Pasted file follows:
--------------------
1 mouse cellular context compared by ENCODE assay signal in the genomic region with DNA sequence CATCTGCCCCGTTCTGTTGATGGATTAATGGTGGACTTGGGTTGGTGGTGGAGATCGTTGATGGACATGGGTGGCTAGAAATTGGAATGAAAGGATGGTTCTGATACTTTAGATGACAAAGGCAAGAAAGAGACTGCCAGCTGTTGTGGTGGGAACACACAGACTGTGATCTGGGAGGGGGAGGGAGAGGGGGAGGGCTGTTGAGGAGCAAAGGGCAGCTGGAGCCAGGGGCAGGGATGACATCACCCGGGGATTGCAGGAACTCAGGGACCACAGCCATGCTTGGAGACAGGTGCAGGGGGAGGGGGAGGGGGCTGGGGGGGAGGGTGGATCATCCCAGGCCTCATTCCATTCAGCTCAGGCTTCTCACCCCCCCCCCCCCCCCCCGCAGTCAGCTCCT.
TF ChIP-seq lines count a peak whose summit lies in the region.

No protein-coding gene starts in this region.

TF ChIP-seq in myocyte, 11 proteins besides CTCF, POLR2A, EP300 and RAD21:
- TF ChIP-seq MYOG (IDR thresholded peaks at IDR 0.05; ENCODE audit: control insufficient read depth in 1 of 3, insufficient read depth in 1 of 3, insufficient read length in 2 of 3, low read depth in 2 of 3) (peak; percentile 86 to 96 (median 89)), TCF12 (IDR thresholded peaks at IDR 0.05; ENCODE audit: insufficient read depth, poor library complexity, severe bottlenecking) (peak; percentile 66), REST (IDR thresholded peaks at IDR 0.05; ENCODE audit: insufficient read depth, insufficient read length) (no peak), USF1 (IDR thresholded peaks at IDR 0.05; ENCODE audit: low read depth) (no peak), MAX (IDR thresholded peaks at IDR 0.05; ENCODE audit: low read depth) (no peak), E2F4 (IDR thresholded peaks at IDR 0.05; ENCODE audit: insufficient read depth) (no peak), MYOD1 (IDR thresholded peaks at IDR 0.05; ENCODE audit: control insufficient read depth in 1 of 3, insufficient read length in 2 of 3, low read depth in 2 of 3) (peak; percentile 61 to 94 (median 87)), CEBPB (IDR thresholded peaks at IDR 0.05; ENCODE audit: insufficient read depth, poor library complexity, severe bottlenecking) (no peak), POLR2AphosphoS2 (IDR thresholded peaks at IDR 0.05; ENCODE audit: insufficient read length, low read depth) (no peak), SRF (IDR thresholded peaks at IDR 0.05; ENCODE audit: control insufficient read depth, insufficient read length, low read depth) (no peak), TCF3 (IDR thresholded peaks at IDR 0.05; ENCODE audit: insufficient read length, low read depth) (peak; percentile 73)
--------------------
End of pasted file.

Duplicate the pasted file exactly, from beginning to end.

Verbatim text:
1 mouse cellular context compared by ENCODE assay signal in the genomic region with DNA sequence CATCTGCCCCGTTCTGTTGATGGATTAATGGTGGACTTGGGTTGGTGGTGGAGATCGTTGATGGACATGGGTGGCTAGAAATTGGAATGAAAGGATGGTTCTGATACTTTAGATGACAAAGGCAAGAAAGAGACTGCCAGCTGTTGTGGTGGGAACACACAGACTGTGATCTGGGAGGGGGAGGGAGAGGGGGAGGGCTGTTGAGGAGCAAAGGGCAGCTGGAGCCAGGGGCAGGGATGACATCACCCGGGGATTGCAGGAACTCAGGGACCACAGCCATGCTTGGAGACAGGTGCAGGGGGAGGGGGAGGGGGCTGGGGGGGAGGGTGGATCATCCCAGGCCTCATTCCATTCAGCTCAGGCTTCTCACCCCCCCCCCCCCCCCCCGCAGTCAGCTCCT.
TF ChIP-seq lines count a peak whose summit lies in the region.

No protein-coding gene starts in this region.

TF ChIP-seq in myocyte, 11 proteins besides CTCF, POLR2A, EP300 and RAD21:
- TF ChIP-seq MYOG (IDR thresholded peaks at IDR 0.05; ENCODE audit: control insufficient read depth in 1 of 3, insufficient read depth in 1 of 3, insufficient read length in 2 of 3, low read depth in 2 of 3) (peak; percentile 86 to 96 (median 89)), TCF12 (IDR thresholded peaks at IDR 0.05; ENCODE audit: insufficient read depth, poor library complexity, severe bottlenecking) (peak; percentile 66), REST (IDR thresholded peaks at IDR 0.05; ENCODE audit: insufficient read depth, insufficient read length) (no peak), USF1 (IDR thresholded peaks at IDR 0.05; ENCODE audit: low read depth) (no peak), MAX (IDR thresholded peaks at IDR 0.05; ENCODE audit: low read depth) (no peak), E2F4 (IDR thresholded peaks at IDR 0.05; ENCODE audit: insufficient read depth) (no peak), MYOD1 (IDR thresholded peaks at IDR 0.05; ENCODE audit: control insufficient read depth in 1 of 3, insufficient read length in 2 of 3, low read depth in 2 of 3) (peak; percentile 61 to 94 (median 87)), CEBPB (IDR thresholded peaks at IDR 0.05; ENCODE audit: insufficient read depth, poor library complexity, severe bottlenecking) (no peak), POLR2AphosphoS2 (IDR thresholded peaks at IDR 0.05; ENCODE audit: insufficient read length, low read depth) (no peak), SRF (IDR thresholded peaks at IDR 0.05; ENCODE audit: control insufficient read depth, insufficient read length, low read depth) (no peak), TCF3 (IDR thresholded peaks at IDR 0.05; ENCODE audit: insufficient read length, low read depth) (peak; percentile 73)